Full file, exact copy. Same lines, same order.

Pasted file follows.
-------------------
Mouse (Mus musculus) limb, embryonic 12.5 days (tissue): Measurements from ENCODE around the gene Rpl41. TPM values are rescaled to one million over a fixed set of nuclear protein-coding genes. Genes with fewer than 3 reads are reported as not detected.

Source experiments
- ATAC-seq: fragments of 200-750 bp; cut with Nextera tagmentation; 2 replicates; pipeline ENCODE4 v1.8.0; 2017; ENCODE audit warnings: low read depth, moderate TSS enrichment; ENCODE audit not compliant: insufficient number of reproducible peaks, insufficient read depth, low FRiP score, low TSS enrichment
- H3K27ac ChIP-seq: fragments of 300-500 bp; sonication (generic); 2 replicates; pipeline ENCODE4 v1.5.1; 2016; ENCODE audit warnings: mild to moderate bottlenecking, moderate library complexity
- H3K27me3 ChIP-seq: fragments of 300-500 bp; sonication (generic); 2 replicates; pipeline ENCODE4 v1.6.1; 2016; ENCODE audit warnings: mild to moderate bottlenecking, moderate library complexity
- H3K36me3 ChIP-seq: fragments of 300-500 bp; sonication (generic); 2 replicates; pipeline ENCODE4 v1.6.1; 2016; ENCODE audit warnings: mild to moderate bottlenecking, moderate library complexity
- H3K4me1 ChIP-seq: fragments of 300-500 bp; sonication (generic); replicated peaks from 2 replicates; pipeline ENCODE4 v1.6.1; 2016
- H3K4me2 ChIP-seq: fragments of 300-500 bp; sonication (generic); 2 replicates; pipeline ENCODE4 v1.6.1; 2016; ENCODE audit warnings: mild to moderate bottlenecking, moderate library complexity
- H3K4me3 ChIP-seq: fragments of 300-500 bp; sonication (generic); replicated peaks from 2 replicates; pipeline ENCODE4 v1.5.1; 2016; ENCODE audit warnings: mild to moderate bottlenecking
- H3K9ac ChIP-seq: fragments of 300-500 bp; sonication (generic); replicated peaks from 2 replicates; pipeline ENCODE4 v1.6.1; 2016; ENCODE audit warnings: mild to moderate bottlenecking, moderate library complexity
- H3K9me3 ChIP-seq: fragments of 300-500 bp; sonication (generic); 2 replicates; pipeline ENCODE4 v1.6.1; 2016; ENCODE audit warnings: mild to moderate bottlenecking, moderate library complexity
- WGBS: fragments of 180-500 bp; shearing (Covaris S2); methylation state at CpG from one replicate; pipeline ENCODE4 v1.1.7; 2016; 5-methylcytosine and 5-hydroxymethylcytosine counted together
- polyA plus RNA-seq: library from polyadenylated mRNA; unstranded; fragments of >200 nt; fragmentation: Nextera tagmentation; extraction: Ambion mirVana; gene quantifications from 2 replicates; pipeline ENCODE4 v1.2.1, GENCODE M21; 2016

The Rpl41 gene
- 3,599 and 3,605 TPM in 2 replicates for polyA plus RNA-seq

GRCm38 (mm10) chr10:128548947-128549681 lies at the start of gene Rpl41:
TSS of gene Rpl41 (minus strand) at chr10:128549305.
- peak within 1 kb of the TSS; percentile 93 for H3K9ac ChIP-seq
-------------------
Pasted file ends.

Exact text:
Mouse (Mus musculus) limb, embryonic 12.5 days (tissue): Measurements from ENCODE around the gene Rpl41. TPM values are rescaled to one million over a fixed set of nuclear protein-coding genes. Genes with fewer than 3 reads are reported as not detected.

Source experiments
- ATAC-seq: fragments of 200-750 bp; cut with Nextera tagmentation; 2 replicates; pipeline ENCODE4 v1.8.0; 2017; ENCODE audit warnings: low read depth, moderate TSS enrichment; ENCODE audit not compliant: insufficient number of reproducible peaks, insufficient read depth, low FRiP score, low TSS enrichment
- H3K27ac ChIP-seq: fragments of 300-500 bp; sonication (generic); 2 replicates; pipeline ENCODE4 v1.5.1; 2016; ENCODE audit warnings: mild to moderate bottlenecking, moderate library complexity
- H3K27me3 ChIP-seq: fragments of 300-500 bp; sonication (generic); 2 replicates; pipeline ENCODE4 v1.6.1; 2016; ENCODE audit warnings: mild to moderate bottlenecking, moderate library complexity
- H3K36me3 ChIP-seq: fragments of 300-500 bp; sonication (generic); 2 replicates; pipeline ENCODE4 v1.6.1; 2016; ENCODE audit warnings: mild to moderate bottlenecking, moderate library complexity
- H3K4me1 ChIP-seq: fragments of 300-500 bp; sonication (generic); replicated peaks from 2 replicates; pipeline ENCODE4 v1.6.1; 2016
- H3K4me2 ChIP-seq: fragments of 300-500 bp; sonication (generic); 2 replicates; pipeline ENCODE4 v1.6.1; 2016; ENCODE audit warnings: mild to moderate bottlenecking, moderate library complexity
- H3K4me3 ChIP-seq: fragments of 300-500 bp; sonication (generic); replicated peaks from 2 replicates; pipeline ENCODE4 v1.5.1; 2016; ENCODE audit warnings: mild to moderate bottlenecking
- H3K9ac ChIP-seq: fragments of 300-500 bp; sonication (generic); replicated peaks from 2 replicates; pipeline ENCODE4 v1.6.1; 2016; ENCODE audit warnings: mild to moderate bottlenecking, moderate library complexity
- H3K9me3 ChIP-seq: fragments of 300-500 bp; sonication (generic); 2 replicates; pipeline ENCODE4 v1.6.1; 2016; ENCODE audit warnings: mild to moderate bottlenecking, moderate library complexity
- WGBS: fragments of 180-500 bp; shearing (Covaris S2); methylation state at CpG from one replicate; pipeline ENCODE4 v1.1.7; 2016; 5-methylcytosine and 5-hydroxymethylcytosine counted together
- polyA plus RNA-seq: library from polyadenylated mRNA; unstranded; fragments of >200 nt; fragmentation: Nextera tagmentation; extraction: Ambion mirVana; gene quantifications from 2 replicates; pipeline ENCODE4 v1.2.1, GENCODE M21; 2016

The Rpl41 gene
- 3,599 and 3,605 TPM in 2 replicates for polyA plus RNA-seq

GRCm38 (mm10) chr10:128548947-128549681 lies at the start of gene Rpl41:
TSS of gene Rpl41 (minus strand) at chr10:128549305.
- peak within 1 kb of the TSS; percentile 93 for H3K9ac ChIP-seq